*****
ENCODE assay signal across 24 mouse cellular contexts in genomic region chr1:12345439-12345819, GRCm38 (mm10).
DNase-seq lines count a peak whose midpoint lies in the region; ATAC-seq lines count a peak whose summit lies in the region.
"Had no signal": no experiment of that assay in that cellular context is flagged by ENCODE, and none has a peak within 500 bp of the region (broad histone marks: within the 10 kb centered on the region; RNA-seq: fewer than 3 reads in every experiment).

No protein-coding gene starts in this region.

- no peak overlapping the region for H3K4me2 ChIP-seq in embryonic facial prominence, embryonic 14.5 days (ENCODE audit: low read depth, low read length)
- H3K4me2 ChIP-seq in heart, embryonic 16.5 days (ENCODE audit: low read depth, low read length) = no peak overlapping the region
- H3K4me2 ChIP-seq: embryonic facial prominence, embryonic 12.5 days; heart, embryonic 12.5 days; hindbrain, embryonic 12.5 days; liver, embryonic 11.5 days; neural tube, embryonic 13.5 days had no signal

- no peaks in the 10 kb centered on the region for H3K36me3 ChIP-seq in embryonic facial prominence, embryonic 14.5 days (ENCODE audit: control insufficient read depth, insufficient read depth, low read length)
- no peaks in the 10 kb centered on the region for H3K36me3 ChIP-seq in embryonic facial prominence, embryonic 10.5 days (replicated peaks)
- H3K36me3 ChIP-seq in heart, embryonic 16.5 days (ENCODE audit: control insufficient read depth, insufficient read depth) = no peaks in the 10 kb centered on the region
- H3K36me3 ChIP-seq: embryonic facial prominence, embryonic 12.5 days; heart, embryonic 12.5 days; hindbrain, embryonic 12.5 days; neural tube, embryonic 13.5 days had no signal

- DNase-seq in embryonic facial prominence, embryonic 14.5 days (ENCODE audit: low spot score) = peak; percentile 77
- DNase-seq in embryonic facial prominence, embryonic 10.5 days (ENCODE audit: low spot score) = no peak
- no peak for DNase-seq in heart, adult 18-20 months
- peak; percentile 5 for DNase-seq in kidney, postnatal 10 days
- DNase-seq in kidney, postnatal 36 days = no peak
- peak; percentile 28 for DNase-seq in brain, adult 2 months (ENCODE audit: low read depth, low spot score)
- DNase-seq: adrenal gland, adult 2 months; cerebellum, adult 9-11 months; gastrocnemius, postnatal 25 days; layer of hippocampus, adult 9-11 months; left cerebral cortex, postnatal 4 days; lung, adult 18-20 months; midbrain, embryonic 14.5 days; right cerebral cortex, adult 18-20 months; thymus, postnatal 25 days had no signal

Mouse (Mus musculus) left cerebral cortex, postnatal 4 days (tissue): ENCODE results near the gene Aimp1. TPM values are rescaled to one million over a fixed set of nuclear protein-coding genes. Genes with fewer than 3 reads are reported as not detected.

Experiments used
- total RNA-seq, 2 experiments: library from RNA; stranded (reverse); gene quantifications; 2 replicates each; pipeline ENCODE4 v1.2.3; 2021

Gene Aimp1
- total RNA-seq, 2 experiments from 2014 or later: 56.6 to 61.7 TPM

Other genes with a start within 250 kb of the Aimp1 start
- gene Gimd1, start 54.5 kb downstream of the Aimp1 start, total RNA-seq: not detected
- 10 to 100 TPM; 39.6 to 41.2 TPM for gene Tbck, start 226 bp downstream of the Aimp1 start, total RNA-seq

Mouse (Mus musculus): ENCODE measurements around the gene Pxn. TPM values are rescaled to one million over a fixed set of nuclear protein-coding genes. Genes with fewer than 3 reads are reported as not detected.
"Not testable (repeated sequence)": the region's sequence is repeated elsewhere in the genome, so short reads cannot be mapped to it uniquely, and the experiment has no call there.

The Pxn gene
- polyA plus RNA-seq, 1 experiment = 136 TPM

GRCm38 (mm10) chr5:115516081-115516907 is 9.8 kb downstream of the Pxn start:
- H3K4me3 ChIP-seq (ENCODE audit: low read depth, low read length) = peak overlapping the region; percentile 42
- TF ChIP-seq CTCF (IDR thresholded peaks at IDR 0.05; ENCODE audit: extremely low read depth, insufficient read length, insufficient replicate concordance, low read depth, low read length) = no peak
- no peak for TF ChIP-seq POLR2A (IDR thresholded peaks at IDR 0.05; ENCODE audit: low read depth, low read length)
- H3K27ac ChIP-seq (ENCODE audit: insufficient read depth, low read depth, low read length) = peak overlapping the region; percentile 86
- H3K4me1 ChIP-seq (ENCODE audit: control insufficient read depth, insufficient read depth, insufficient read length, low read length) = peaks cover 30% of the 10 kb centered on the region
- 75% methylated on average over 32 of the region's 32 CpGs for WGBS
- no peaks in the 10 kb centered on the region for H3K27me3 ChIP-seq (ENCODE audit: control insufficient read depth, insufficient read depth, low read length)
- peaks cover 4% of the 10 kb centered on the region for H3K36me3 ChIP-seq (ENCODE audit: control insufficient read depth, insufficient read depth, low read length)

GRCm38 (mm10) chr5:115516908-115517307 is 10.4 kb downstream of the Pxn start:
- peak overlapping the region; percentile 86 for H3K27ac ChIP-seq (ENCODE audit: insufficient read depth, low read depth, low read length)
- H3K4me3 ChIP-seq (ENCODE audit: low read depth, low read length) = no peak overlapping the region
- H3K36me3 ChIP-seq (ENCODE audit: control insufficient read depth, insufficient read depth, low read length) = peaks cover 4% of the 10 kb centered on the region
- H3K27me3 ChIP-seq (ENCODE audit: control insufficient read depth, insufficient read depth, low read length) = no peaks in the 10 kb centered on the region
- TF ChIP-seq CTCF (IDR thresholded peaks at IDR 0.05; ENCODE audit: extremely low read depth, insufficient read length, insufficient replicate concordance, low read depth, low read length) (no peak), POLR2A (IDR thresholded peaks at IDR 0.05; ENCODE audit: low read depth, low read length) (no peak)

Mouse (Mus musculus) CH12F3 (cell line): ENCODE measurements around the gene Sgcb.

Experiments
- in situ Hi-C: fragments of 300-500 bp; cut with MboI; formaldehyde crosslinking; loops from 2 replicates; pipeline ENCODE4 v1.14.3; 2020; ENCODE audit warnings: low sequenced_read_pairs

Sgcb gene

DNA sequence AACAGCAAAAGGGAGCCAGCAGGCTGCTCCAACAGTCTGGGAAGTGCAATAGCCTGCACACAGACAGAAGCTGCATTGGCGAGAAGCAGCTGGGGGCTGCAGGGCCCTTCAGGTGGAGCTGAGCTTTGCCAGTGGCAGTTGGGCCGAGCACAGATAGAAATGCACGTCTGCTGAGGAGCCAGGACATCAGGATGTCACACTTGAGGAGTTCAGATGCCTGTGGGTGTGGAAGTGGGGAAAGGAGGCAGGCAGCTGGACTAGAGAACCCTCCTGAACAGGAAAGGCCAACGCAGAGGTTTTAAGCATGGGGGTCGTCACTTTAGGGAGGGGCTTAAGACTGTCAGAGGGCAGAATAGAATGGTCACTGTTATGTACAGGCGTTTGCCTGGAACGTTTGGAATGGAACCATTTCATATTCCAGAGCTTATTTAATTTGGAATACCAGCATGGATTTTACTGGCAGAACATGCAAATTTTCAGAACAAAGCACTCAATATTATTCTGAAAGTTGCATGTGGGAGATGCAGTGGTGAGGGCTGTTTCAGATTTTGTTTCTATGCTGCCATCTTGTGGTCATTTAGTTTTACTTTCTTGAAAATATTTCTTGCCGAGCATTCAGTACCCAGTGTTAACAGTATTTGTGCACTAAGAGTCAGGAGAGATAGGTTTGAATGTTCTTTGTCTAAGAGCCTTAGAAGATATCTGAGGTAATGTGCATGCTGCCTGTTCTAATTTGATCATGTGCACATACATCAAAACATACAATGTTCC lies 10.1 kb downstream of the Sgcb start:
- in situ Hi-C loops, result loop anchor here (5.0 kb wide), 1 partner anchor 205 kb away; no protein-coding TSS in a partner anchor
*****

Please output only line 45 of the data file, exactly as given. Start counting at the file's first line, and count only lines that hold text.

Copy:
- TF ChIP-seq CTCF (IDR thresholded peaks at IDR 0.05; ENCODE audit: extremely low read depth, insufficient read length, insufficient replicate concordance, low read depth, low read length) (no peak), POLR2A (IDR thresholded peaks at IDR 0.05; ENCODE audit: low read depth, low read length) (no peak)